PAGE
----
Giving Advice

By Tucker, Tracey | Independent Banker, May 1998 | Go to article overview

Giving Advice


Tucker, Tracey, Independent Banker


Financial planning software may help attract a new crop of customers

Editor's Note: Independent Banker offers this monthly column to inform community bankers about the wide array of software products available. This column should serve only as a guide. IBAA and Independent Banker make no endorsement of any software products mentioned.

To better satisfy and retain customers, today's community banks, like larger financial institutions, dabble in a wider array of financial products and services to build relationships beyond traditional demand deposit accounts.

Increasingly, consumers are turning to financial advisors to help make investment decisions, assign resources and manage personal portfolios. Rather than lose these potentially lucrative customers to independent financial planners or brokerage houses, many community banks offer financial planning as an extension of their already service-oriented product lines. Community banks are meeting customer needs with such services as asset allocation, portfolio management, tax planning, education funding, insurance, and retirement and estate planning.

These efforts are being aided through the use of sophisticated financial planning software packages that allow banks to integrate customer information from a variety of accounts. The result is the ability to create a financial profile that explains and illustrates a customer's overall financial status and goals with comprehensive reports and easy-to-read charts and graphs. Banks can then use the information to cross-sell bank products or gain additional fee income through value-added analysis. And by serving as a single source for a variety of financial products, banks are more nurturing more loyal customers.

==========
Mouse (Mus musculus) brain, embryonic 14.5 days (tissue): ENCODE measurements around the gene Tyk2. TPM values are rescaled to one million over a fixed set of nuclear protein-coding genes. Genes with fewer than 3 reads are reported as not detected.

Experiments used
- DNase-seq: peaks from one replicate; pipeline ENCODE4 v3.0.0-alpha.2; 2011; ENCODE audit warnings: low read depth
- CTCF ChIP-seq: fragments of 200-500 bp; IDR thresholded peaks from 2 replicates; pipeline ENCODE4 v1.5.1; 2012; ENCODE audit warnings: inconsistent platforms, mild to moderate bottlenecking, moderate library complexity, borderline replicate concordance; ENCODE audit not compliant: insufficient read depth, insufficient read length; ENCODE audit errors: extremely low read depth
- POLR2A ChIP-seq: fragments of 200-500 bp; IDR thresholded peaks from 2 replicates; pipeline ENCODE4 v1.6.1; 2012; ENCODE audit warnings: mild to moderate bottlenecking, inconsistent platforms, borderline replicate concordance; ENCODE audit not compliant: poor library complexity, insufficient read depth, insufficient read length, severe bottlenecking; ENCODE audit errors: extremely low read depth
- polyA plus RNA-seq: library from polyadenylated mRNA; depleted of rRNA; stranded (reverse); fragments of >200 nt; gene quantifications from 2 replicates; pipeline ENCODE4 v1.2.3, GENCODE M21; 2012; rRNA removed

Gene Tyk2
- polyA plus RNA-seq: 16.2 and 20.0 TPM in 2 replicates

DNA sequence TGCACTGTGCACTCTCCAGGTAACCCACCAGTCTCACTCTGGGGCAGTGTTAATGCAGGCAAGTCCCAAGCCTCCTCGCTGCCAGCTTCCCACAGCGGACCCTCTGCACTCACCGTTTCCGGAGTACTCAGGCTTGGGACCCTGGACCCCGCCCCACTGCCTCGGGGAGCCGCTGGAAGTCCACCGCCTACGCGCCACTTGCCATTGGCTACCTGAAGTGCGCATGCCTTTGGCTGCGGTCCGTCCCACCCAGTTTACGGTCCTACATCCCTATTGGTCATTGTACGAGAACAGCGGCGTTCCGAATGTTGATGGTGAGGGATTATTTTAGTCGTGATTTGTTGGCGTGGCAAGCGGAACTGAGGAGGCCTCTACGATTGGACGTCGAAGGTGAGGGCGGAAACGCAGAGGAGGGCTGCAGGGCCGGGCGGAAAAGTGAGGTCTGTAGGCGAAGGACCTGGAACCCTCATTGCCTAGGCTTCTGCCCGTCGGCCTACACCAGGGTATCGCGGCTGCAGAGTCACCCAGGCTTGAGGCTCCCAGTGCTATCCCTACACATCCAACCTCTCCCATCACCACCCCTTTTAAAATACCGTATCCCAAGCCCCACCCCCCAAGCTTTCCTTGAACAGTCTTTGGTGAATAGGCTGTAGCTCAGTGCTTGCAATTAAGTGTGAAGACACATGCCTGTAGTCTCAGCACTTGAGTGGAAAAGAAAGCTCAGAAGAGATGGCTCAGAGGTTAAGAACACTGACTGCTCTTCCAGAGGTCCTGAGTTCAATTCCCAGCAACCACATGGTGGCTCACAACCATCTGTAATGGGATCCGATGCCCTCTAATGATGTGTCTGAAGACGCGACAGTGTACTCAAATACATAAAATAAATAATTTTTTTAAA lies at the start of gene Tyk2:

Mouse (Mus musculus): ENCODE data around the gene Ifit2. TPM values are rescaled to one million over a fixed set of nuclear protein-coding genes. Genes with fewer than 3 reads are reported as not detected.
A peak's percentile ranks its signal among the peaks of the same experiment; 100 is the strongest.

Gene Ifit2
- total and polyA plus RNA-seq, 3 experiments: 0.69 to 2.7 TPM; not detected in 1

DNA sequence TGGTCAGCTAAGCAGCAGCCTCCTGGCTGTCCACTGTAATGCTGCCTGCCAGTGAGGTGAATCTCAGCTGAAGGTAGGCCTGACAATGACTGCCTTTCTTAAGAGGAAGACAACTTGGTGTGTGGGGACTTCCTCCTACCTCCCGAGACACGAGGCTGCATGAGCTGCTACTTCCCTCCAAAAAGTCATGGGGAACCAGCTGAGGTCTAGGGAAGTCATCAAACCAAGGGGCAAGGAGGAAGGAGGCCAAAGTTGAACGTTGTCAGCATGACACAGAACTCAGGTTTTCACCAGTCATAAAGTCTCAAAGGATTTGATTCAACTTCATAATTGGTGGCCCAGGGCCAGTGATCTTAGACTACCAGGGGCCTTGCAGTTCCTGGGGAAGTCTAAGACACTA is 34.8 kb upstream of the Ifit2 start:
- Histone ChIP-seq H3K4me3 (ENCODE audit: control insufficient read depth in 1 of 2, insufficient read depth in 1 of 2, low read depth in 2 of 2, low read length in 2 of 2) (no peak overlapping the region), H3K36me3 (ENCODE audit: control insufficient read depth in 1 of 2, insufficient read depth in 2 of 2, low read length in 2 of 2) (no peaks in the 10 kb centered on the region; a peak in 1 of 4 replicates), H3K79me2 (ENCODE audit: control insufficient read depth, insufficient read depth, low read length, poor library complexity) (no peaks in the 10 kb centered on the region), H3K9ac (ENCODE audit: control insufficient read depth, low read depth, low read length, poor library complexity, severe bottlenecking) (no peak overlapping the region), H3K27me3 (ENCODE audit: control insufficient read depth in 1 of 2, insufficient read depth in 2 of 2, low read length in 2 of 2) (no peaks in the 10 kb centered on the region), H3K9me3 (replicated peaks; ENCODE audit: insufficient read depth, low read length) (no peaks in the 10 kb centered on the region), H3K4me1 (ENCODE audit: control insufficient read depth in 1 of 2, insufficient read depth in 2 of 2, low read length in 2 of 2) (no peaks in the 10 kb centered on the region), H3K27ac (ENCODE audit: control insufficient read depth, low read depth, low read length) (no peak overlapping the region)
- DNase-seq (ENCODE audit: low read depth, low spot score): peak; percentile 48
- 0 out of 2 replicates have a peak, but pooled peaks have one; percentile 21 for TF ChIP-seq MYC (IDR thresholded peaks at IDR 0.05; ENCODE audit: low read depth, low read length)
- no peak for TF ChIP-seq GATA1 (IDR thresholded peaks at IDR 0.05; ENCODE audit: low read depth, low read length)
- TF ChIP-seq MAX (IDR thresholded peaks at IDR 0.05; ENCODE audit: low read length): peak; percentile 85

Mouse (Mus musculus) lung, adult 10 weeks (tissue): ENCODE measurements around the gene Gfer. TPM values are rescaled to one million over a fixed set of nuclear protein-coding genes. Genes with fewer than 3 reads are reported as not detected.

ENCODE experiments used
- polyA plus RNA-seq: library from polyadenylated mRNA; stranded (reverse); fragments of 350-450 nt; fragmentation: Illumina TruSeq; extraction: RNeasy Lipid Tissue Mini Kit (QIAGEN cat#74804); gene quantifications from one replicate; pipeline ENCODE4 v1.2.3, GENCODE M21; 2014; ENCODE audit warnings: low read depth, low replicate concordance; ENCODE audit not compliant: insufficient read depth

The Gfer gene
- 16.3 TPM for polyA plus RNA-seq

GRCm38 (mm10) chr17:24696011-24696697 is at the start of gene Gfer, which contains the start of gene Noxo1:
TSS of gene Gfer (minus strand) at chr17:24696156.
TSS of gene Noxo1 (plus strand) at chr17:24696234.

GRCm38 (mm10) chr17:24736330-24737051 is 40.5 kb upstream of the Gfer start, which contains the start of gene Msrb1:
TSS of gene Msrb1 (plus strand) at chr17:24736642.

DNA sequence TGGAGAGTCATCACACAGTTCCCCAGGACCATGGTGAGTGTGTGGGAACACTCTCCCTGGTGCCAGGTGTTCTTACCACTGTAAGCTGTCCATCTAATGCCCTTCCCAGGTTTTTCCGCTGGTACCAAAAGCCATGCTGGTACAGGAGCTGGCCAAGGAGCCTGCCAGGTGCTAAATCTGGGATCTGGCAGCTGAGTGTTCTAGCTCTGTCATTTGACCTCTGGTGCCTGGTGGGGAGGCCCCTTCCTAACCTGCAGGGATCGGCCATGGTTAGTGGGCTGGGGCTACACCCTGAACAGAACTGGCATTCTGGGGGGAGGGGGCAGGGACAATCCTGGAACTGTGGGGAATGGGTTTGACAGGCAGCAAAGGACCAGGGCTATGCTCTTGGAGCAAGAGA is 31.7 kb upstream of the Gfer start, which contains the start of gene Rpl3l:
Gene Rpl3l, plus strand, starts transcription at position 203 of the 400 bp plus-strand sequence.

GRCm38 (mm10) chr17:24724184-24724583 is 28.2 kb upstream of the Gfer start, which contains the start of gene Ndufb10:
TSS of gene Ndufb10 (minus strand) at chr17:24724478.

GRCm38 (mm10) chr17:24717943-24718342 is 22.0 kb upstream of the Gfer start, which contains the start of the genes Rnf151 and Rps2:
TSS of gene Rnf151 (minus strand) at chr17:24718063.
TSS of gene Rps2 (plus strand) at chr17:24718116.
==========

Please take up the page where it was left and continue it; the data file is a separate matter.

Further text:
While the majority of financial planning software has, in the recent past, been designed predominantly to aid product sales, a new shift toward fee-based planning services is leading to more sophisticated software programs with highly accurate and dynamic projection capabilities.

Whether your goal is to provide a full range of financial planning services, or target a specific clientele, there is an assortment of software programs for you to consider.

COMPREHENSIVE, INTEGRATED ANALYSIS

Most of the financial planning software available is comprehensive, which means it generally covers everything required to assess and project a person's financial position.

A key advantage of comprehensive software is that all of the analysis is integrated. For example, if your bank representative performs a retirement projection, the pertinent income tax numbers get calculated simultaneously, so that data from one report does not have to be manually plugged into another report. This cuts down on the potential for errors and makes creating financial profiles much less time-consuming. In addition, once the initial data is entered, your bank representative can generate both basic and highly specialized plans.

Most software manufacturers tout their programs as providing quick snapshot assessments-to accommodate bottom-line-oriented customers-and more flexible, detailed reporting and projections. Detailed reporting applications can handle changes in income, unusual cash flow issues or other variables, which may be important for banks looking to serve more affluent clients that demand sophisticated plans.

Consider the overall ease of use of any financial planning software you might buy. Your employees should not need to attend a two-day seminar to learn the software. Preferably, they should be able to run through an onscreen tutorial and start using the system in a few hours. Final reports should also be easy for customers to understand.

One comprehensive package on the market is Money Tree Software's Easy Money for Windows 95. As its name implies, the program creates simple financial plans for middle to upper-middle income customers, as well as large-estate clients. …

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